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Australian environmental activist and professor of sustainability at Curtin University in Perth, Peter Newman loves Indian streets. He shares his experience of Indian cities with Arushi Mittal.
What are your observations about Indian cities?
I come from a school of thought that likes cities, and I find an Indian street fascinating. There are so many different users: bullock carts, food vendors, beggars, cyclists and cars. I can see how cars are a necessary part of city life but they must not dominate it. If you allow cars all the time, the city becomes dysfunctional very quickly. And my sense is that Indian streets have reached optimum car use. There is no room left for the car.
Every ordinary Indian can see that we need new solutions. But every traffic engineer is still trying to put in the flyovers that speed up traffic on one side even if everything grinds to a halt again on the other side.
How has your experience been in Pune, Mumbai, Bengaluru and Delhi?
My overall feeling is that Indian cities are ready for a change. People recognise the fact that there are too many cars. But it is still a problem getting people out of cars. I am committed to finding solutions and that is why I am coming back next year to try out a few ideas to extend public transport in cities like Pune.
Are Indian authorities prepared for the change?
Authorities are informed about sustainable urban transport, electric vehicles, using natural gas as fuel and the need for public transport in Indian cities. So, there is a sense that we have to try modes other than the car and also ensure they are used by everyone.
What should we focus on: metro rail system, other non-motorised transport (NMT) or buses?
You can’t make a metro work properly unless you have got very good pedestrian facilities around the stations. Getting attention for NMT is the main game. But the car cannot be replaced by NMT. I think you have to tackle the car by introducing good metro services which will then increase space for NMT.
Getting space for pedestrians is a major priority for Indian roads. I took photographs of roads where there are no footpaths and the pedestrians are fighting their way against traffic. It is akin to a dangerous sport.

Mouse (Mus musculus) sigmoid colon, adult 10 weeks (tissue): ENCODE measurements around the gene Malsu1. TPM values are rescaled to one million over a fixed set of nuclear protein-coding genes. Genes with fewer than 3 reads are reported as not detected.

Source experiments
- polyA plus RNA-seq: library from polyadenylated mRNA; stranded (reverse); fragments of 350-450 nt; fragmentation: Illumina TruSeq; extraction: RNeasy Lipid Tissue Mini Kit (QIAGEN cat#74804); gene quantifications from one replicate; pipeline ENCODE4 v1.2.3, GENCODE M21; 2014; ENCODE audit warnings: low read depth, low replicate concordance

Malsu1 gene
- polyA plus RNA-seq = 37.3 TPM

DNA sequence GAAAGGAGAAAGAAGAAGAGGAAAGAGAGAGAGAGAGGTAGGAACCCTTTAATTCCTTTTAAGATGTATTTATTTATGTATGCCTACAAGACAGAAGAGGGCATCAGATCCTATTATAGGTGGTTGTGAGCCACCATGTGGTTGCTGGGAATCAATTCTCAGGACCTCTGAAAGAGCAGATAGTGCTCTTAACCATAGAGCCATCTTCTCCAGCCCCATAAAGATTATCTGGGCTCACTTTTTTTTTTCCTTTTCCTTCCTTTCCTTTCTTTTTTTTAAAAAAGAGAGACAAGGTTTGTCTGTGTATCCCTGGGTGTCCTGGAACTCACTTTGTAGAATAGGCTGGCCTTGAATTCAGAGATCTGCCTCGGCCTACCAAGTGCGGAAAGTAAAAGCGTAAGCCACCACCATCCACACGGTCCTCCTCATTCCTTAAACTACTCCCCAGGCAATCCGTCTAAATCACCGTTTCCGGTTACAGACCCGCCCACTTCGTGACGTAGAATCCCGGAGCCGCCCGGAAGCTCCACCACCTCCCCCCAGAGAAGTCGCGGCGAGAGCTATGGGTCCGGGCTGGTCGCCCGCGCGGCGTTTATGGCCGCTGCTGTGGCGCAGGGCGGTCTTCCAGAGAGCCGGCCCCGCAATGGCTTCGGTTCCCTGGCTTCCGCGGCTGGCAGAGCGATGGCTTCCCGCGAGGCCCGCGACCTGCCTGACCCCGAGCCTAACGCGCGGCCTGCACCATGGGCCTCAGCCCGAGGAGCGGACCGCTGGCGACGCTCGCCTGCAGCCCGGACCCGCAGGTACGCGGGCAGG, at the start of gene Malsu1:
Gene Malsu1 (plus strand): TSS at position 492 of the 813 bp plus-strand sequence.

Does Delhi Metro deserve the applause it is receiving while not running at full capacity?
The great thing about the metro is that you can continuously expand it. You can have a train arriving every 30 seconds which will take a 1,000 people, equivalent to eight-10 lanes of traffic. Many Japanese cities have done this.
How can we avoid vested interests in transit oriented development (TOD)?
That is an issue in all our cities. The need is to get affordable housing near railway stations. This needs regulatory action. For example, Vancouver has two regulations for TOD: 15 per cent of development has to be social housing which is bought by cooperative societies or by the government and five per cent of the property value goes for building social infrastructure. Then there are those who do not want to use buses. They prefer walking or cycling. Vancouver is one of the few cities which wants more density and yet has seen a 30 per cent reduction in vehicle use.
How can we convince the public to accept change?
It is a tricky political issue and has to be fought hard in every city. There is no city where you can just take a bit of space from the cars. Such actions will always be contested. The road and the car lobby are very strong and they are constantly trying to win, but they are winning less and less. The view of life from behind the wheel, from behind a wind-screen is a very selfish one and it is a myth that you can have this free flowing, beautiful traffic situation.
How do you see the future?
I can see that in the next decade we will have substantially renewable cities. They will be dramatically able to show reductions in carbon by reducing car numbers and promoting electric vehicles. That is my dream and I think it is a very feasible one. It is no longer just a dream, it is actually graspable; I can see it happening.
This article is available in French: “Il n’y a plus de place pour la voiture”
Articles et dossiers
Arushi MITTAL, ‘No room left for the car’, in Down To Earth, May 15, 2011